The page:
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Winter/Spring 2003 Vol. 3 No. 1

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Colored photograph of a neutrino-proton interaction event in a bubble chamber at the Brookhaven National Laboratory, ©Science Photo Library/Photo Researchers Inc.

Tracking the
Elusive Neutrino

Tiny Particles May Help Answer Big Questions

What is the nature of the dark matter that makes up most of the universe? What laws govern all of the forces and particles that exist? For clues that could help answer weighty questions like these, scientists are increasingly turning to the least substantial of objects, the neutrino.

S maller than atoms and having almost no mass, neutrinos are emitted by explosions within the sun, supernovas, and other cosmic phenomena. These invisible particles rarely interact with other matter -- a quality that makes them extremely hard to detect. Each second, trillions of neutrinos glide through our bodies and almost all other things on Earth as if they weren't even there.

For astronomers, this ability to pass through matter unscathed is the neutrino's greatest appeal. Neutrinos emitted by distant exploding stars and supermassive black holes can travel through space without being absorbed or altered by objects en route. They reach the Earth as evidence that hasn't been tampered with -- giving astronomers a "direct line of sight" into phenomena that occur at the edges of the universe.

The tiny neutrino might also ultimately challenge the "standard model" of physics -- the currently accepted description of the building blocks of matter and how these particles interact. The recent discovery that neutrinos have mass showed the standard model to be partly incorrect, and a better understanding of neutrinos may alter the model in other ways as well.

Cosmologists hope that studying these particles may shed light on the dark matter that holds the universe together. A small portion of this matter is made up of neutrinos, but the remainder is still a mystery. The most tantalizing possibility is that if a powerful new detector is built, it may spot more than neutrinos and reveal the other particles that make up dark matter as well.

But before new knowledge can be gained or paradigms challenged, scientists first need to be able to study neutrinos more closely. And this isn't easy, because the Earth is constantly bombarded with cosmic rays -- protons, photons, electrons, and other particles -- from space. These create a distracting "background" against which neutrinos are hard to detect. To elude this interference, scientists have begun taking their observations below the Earth's surface, where it is more difficult for cosmic rays to reach. Two new initiatives are being considered for future funding, and the Bush administration asked the National Research Council to evaluate their scientific merits.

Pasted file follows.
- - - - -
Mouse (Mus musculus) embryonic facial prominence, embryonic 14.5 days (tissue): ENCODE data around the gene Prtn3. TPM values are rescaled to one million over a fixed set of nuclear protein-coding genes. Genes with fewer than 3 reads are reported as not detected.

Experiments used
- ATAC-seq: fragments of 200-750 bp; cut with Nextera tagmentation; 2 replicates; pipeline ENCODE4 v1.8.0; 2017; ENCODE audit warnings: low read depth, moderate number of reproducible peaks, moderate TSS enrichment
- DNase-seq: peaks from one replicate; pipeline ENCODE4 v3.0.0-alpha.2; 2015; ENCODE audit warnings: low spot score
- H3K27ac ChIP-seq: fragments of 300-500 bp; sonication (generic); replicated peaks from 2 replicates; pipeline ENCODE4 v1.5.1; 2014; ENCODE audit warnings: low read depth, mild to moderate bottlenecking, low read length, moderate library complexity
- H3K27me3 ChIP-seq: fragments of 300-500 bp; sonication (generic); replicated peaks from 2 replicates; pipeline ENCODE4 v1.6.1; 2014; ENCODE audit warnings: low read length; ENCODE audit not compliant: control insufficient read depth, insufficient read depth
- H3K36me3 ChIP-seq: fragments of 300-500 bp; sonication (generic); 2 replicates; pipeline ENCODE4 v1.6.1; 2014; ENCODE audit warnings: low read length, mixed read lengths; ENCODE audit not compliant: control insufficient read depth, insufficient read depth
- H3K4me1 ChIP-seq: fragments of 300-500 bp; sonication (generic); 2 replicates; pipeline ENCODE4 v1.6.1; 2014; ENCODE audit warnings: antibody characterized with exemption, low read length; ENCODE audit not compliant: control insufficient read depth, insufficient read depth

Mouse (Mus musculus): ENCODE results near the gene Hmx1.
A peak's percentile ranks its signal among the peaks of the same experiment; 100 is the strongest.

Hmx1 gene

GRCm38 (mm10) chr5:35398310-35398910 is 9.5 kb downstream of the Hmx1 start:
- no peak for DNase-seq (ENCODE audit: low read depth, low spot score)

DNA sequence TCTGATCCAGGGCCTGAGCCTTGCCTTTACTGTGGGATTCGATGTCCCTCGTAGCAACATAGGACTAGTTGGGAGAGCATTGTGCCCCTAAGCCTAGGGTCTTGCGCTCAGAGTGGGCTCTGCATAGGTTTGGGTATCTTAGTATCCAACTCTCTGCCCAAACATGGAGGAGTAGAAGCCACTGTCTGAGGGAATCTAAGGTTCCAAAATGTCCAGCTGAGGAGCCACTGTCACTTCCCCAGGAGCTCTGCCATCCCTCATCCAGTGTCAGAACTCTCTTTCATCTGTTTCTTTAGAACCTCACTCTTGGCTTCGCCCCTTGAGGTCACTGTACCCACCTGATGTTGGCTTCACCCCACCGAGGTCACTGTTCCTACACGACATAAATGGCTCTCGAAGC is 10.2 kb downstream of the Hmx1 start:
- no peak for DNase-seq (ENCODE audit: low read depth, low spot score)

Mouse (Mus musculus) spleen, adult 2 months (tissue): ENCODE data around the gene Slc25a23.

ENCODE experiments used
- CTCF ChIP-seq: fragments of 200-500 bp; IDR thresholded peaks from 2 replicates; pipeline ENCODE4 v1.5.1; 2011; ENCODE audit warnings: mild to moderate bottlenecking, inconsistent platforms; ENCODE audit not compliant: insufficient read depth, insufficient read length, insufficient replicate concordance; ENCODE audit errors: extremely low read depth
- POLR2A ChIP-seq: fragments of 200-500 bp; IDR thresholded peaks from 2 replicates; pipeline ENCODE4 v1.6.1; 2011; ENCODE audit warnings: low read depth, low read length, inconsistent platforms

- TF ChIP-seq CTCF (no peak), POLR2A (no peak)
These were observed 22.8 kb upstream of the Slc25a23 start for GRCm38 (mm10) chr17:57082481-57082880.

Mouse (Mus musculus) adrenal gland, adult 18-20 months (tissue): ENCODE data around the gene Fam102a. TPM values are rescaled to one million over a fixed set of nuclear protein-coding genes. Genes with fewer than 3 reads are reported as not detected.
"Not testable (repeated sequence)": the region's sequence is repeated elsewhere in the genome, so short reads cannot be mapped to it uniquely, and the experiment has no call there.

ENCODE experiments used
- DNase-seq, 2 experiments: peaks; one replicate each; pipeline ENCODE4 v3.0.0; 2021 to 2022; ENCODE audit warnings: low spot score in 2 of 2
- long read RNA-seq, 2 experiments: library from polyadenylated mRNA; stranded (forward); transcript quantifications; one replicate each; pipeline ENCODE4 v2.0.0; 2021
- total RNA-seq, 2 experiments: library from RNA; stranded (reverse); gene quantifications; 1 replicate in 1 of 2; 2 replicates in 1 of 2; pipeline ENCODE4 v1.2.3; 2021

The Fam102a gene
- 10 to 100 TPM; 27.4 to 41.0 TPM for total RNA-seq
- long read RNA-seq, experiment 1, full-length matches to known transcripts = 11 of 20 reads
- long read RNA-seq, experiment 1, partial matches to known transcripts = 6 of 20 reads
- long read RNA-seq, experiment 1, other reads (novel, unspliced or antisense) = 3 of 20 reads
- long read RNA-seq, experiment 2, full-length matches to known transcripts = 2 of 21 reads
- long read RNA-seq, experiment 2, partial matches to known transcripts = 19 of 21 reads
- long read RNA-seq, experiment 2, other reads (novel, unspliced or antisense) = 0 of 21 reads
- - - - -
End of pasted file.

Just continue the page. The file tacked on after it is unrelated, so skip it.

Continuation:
One proposed laboratory would be built deep underground. So far, underground experiments have been conducted in mines, but there isn't enough space available to meet scientific demand. A laboratory built from scratch in the United States could be deeper, larger, and more versatile, allowing a broader range of experiments, a Research Council committee concluded in a new report.

National Science Foundation-funded AMANDA Telescope project at the South Pole, where neutrino detectors are located 1.5 kilometers beneath the surface, photo by Robert Morse

Also of strong scientific promise for the detection and observation of neutrinos, the report says, is the proposed international collaboration called IceCube. This project would place instruments in a cubic kilometer of ice far beneath the surface at the South Pole. Scientists hope that the neutrinos which shower the Earth will interact with the ice, and produce particles called muons; these release light, which could be seen and measured through the ice. The path and brightness of the light would reveal the neutrinos' direction and level of energy, and the light's pattern would indicate which of the three known types of neutrino is present.

The two facilities' capabilities would complement -- not duplicate -- each other, the report says. And though the projects are ambitious, at least some of the rewards would be swift. IceCube could be completed in five or six years, and experiments could begin even during construction.   -- Sara Frueh

Neutrinos and Beyond: New Windows on Nature. Neutrino Facilities Assessment Committee, Board on Physics and Astronomy, Division on Engineering and Physical Sciences (2002, approx. 95 pp.; ISBN 0-309-08716-3; available from the National Academies Press, tel. 1-800-624-6242; $18.00 plus $4.50 shipping for single copies).

The committee was chaired by Barry C. Barish, Ronald and Maxine Linde Professor of Physics, California Institute of Technology, Pasadena. The study was funded by the National Science Foundation.

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Copyright 2003 by the National Academy of Sciences